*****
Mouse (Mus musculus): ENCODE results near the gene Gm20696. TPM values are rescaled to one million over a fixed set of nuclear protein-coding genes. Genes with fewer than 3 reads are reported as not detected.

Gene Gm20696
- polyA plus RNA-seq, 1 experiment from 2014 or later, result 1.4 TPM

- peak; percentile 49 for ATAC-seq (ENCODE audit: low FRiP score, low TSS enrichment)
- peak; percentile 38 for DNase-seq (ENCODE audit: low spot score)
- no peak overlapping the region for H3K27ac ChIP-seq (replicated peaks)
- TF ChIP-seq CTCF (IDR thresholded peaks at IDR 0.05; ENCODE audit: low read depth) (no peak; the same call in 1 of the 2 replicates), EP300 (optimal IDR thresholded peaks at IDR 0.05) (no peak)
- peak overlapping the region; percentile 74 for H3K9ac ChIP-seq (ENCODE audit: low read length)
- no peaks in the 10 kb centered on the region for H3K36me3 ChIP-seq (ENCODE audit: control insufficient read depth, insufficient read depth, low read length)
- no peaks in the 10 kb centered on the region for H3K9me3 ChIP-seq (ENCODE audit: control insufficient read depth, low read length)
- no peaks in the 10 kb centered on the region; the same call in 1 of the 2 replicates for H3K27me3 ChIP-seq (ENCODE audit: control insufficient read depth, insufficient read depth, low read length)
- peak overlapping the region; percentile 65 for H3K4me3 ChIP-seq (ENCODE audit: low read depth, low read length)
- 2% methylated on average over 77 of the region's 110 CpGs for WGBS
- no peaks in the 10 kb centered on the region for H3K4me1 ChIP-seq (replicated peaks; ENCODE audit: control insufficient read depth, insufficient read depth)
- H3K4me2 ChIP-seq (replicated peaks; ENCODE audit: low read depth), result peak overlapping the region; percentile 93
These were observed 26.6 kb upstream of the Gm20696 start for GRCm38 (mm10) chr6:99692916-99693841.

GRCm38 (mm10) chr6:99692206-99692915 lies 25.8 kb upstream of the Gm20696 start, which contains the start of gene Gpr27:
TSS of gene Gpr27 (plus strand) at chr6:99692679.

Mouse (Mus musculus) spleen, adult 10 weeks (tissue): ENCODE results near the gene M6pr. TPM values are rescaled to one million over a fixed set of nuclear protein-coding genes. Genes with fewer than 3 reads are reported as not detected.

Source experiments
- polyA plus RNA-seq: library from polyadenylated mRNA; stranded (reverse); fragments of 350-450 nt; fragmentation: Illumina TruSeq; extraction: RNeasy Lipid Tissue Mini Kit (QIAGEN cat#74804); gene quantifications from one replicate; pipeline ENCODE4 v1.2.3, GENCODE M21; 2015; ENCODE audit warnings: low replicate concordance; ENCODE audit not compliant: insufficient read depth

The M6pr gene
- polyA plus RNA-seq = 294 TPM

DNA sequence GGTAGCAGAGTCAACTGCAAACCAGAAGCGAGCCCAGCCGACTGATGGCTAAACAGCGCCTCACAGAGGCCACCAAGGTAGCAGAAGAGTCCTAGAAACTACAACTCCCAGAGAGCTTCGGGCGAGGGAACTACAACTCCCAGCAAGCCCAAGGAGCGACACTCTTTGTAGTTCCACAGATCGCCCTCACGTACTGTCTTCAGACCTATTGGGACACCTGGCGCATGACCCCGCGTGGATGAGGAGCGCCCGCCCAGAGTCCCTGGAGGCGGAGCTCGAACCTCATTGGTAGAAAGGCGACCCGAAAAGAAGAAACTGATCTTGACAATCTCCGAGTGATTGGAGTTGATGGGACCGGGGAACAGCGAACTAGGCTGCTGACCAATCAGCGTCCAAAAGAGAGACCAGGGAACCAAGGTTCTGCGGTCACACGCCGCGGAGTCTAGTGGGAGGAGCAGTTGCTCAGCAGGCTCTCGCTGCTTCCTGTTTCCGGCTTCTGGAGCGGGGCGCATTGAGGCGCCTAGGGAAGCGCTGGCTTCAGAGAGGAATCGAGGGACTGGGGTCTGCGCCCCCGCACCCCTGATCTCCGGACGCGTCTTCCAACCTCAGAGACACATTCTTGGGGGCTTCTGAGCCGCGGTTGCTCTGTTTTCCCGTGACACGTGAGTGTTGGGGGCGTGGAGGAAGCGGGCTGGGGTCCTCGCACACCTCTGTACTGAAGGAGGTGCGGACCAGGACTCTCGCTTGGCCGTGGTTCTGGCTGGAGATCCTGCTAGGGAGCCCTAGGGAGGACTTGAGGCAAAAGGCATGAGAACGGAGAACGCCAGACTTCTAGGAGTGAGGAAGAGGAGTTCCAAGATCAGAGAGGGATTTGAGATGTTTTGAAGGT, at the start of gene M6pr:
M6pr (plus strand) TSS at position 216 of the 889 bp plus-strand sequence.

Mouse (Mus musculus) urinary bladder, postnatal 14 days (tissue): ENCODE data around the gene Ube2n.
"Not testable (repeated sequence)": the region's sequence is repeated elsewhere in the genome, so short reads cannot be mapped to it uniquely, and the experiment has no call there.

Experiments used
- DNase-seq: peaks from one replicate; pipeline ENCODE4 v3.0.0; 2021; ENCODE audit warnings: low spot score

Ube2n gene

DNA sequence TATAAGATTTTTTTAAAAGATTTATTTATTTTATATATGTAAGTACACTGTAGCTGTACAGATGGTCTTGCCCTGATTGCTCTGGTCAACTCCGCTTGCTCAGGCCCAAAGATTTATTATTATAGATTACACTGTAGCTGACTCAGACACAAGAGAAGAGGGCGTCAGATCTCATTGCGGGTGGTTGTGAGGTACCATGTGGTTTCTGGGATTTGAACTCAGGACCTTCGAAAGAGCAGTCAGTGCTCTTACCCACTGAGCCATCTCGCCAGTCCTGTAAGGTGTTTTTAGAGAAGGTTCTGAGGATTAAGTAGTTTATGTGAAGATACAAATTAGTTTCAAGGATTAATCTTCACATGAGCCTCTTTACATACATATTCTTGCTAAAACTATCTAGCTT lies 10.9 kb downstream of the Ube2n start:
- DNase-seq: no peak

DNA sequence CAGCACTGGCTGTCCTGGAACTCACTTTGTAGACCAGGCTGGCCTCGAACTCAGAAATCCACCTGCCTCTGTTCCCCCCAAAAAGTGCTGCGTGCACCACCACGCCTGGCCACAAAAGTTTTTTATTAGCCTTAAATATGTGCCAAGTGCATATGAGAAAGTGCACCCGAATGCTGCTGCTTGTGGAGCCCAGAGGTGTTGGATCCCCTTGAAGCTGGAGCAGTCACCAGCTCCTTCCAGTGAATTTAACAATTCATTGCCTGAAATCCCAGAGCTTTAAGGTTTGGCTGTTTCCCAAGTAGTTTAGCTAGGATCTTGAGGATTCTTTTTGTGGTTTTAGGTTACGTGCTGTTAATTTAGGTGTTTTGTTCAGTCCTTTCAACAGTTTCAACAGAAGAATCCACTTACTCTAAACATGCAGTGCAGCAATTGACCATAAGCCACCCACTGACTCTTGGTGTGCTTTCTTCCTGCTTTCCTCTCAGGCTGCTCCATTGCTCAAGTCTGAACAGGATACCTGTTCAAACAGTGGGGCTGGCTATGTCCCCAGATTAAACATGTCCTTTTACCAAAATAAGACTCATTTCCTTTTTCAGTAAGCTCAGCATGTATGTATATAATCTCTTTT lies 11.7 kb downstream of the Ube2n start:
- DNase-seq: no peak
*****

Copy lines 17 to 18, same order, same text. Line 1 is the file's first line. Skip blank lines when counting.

GRCm38 (mm10) chr6:99692206-99692915 lies 25.8 kb upstream of the Gm20696 start, which contains the start of gene Gpr27:
TSS of gene Gpr27 (plus strand) at chr6:99692679.